Commissioner Michael Sorrells said he received four calls from people wanting to end emissions testing, but got other comments from people saying they are fine with things as they are.
“I have had one phone call and about seven emails,” Commissioner Kevin Ensley wrote in an email response to The Mountaineer, adding that public sentiment was mixed.
He shared what he called “one of the more thoughtful responses,” which was from a science teacher who said he has not only seen, but collected data showing that vehicles are a primary contributor of the greenhouse gases and pollution particles that have far-reaching, negative consequences. He advocated continued testing to ensure vehicles operated as cleanly as possible.
After further studying the issue, Ensley said he is OK with the testing requirement being lifted, especially since Evergreen Packaging has converted some of its boilers to natural gas, which reduces emissions considerably, as well as the chance any future industry could face trouble getting a state operating permit.
Kirkpatrick said he was puzzled by Presnell's statements about the commissioners blocking the emissions change.
"To me, it is up to our state representatives to make that decision," Kirkpatrick said. "It is not something that is locally controlled. I didn't have a position either way."
Kirkpatrick said Presnell out and out lied to her constituents by saying the commissioners were standing in the way of the legislation.
"It wasn't our decision to make so we weren't standing in the way of anything," he said. "She submits bills all the time without discussing it with us. She never once asked about partisan school board elections, so why ask for something like this?"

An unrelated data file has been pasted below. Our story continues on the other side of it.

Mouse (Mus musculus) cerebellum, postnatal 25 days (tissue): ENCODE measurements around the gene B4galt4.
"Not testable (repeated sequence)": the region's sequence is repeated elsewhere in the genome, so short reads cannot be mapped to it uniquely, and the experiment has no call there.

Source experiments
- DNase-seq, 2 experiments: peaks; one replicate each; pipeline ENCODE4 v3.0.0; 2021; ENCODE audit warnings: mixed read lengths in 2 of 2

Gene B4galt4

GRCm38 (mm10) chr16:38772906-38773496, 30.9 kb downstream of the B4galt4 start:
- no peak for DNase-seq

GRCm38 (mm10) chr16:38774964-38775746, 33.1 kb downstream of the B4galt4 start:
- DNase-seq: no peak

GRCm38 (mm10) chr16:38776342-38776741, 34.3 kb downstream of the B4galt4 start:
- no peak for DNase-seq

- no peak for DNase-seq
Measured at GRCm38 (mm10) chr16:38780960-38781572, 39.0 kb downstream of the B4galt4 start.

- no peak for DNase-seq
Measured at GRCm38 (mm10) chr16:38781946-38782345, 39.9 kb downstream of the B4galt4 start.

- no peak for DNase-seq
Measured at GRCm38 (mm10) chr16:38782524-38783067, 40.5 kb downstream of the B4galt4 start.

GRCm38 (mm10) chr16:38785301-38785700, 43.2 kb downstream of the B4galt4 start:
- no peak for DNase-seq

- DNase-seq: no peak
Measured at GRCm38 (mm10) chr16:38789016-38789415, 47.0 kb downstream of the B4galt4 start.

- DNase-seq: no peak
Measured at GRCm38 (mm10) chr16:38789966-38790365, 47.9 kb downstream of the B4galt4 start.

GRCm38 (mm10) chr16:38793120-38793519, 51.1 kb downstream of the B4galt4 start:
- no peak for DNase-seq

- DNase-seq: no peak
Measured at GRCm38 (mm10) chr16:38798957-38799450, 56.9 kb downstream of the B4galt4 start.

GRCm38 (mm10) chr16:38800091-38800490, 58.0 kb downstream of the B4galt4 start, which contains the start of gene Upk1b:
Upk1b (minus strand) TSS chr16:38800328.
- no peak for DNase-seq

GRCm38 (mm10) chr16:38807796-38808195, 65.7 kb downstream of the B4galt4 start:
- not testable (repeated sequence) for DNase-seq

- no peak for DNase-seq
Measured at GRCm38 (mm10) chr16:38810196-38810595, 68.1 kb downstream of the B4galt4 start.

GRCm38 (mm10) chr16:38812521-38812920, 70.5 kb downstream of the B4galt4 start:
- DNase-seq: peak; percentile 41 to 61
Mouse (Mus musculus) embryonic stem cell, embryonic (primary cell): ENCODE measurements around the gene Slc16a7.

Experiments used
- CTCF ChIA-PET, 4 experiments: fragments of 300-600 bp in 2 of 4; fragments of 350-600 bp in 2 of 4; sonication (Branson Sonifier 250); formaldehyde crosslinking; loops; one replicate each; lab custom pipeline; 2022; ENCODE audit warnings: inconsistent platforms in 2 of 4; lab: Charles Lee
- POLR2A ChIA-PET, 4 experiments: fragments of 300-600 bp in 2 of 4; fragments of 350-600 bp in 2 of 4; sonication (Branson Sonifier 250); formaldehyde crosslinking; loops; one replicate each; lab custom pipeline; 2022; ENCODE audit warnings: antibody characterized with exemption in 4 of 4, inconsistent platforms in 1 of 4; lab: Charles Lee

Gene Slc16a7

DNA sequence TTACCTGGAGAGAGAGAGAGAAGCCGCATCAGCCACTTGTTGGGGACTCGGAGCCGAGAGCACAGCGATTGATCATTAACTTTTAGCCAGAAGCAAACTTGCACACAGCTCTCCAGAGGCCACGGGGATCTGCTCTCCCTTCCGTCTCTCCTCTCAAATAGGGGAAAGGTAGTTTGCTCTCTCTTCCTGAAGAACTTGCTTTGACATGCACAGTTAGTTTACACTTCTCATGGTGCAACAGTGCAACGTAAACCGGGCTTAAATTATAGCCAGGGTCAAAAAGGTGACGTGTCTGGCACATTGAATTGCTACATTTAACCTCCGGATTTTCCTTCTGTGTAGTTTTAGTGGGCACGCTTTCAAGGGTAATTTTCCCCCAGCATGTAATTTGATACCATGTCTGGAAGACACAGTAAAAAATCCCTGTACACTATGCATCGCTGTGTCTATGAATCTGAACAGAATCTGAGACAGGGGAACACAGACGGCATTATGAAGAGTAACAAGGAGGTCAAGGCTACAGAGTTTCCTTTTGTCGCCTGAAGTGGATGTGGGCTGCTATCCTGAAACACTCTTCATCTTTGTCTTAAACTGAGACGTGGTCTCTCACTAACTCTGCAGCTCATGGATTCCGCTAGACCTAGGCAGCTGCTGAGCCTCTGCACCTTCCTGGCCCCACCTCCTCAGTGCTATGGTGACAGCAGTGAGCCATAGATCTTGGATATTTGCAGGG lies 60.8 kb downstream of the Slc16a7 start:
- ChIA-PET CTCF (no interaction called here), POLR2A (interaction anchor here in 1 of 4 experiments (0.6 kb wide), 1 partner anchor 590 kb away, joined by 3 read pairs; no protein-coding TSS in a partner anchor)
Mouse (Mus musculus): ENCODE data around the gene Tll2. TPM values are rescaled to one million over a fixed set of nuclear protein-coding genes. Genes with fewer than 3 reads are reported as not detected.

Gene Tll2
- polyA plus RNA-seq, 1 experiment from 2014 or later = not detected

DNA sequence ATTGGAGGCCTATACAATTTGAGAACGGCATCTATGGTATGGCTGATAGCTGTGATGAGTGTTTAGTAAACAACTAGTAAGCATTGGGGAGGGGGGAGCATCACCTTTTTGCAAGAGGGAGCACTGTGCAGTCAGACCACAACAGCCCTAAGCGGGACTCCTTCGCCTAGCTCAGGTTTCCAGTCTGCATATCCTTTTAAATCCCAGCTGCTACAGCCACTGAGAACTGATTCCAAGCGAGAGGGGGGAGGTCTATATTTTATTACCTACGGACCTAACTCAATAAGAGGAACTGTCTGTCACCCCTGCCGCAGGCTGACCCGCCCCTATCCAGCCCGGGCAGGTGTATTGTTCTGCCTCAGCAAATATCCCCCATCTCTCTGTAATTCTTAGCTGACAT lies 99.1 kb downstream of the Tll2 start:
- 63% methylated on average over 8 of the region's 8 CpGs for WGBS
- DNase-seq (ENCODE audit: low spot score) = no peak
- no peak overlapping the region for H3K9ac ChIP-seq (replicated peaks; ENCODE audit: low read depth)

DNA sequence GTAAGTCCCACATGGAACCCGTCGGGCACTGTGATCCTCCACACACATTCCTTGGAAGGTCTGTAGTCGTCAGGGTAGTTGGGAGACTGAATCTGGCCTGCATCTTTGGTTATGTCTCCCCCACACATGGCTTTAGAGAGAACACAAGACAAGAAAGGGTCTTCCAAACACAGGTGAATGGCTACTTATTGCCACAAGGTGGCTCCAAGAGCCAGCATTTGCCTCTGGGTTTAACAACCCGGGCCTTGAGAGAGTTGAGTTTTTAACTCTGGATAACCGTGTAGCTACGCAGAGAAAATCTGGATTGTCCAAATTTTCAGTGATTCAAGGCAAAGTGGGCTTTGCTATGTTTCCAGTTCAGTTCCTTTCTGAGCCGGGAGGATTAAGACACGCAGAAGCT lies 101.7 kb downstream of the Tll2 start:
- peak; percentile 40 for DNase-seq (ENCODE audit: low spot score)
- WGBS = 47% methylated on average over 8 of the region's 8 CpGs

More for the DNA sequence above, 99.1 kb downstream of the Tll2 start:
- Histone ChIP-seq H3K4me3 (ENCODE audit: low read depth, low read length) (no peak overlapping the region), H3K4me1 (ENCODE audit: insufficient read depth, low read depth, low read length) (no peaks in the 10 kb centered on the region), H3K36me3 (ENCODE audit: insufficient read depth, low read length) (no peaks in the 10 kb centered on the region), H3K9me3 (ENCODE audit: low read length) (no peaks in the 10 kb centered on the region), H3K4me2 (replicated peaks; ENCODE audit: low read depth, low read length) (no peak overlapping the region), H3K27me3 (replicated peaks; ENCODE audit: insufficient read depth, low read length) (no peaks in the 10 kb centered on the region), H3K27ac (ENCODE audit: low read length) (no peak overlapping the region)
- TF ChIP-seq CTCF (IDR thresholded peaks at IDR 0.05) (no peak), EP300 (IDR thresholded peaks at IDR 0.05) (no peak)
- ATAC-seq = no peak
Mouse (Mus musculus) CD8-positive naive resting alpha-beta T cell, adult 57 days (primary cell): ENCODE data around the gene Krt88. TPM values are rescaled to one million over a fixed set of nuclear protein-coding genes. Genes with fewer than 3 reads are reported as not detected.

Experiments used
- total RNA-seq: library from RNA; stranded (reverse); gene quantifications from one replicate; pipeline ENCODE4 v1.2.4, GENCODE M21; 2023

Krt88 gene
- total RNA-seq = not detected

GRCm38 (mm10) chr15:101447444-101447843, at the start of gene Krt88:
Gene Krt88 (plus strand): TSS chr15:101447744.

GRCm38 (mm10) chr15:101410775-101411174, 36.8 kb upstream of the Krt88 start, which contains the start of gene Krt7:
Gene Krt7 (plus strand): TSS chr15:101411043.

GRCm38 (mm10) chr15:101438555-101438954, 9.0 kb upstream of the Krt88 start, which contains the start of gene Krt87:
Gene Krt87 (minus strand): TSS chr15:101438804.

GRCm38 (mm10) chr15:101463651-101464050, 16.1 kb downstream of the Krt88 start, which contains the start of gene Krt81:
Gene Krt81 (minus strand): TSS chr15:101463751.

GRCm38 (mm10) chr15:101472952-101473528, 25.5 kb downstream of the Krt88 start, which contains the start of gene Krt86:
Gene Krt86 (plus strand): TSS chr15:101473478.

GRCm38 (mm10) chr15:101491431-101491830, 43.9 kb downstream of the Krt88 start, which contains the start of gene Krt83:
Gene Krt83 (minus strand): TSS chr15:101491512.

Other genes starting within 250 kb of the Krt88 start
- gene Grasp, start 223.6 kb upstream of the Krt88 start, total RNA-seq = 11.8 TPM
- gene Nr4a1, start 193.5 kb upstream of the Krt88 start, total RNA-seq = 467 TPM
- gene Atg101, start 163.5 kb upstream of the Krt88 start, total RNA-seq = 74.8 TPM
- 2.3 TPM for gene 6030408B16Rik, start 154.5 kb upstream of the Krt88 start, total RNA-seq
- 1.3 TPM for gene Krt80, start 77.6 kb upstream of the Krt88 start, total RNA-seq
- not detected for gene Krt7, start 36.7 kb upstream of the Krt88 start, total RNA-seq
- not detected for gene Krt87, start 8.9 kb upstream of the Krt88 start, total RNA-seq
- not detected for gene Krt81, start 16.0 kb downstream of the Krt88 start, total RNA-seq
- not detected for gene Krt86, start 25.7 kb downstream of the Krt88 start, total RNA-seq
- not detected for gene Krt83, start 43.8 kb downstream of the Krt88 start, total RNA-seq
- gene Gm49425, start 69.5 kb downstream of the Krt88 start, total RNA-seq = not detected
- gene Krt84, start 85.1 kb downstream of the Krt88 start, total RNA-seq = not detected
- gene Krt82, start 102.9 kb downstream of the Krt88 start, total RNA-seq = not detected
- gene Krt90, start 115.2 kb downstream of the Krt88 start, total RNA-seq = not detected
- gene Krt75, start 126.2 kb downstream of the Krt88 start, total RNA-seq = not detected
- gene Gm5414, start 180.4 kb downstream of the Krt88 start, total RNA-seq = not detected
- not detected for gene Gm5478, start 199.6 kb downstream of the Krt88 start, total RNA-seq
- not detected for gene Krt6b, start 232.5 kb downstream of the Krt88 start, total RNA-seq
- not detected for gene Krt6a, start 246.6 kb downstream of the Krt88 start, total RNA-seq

In an email response, Presnell clarified that to get needed support from N.C. Sen. Jim Davis, who represents Haywood in the Senate, she needed to demonstrate the commissioners were on board with the idea.
Though there was never a formal commissioner vote, a discussion between Kirkpatrick and Davis cleared the way for a floor amendment to the regulatory reform bill in the House.
"We did not weigh in as a board," Kirkpatrick said, "but I told Sen. Davis I would not stand in the way if that’s what they wanted to get passed."
In her newsletter, Presnell reported "overwhelming support" for ending emissions testing after she asked constituents to contact the commissioners — a response she said indicated it was time to act. The floor amendment passed unanimously.
“With the passage of Senate Bill 131 into law, it’s safe to say residents of Haywood County will put at least $1 million back in their pockets every year,” her newsletter telling constituents about the successful amendment removing Haywood from emissions testing.
Several "House Update" communications sent out by Presnell outlined the reasons she supported the measure, including that emissions testing was a hardship on middle and low-income families, it was an inconvenience to get a waiver, that such testing is a money grab and that forcing people to spend limited resources on emissions inspections is wrong.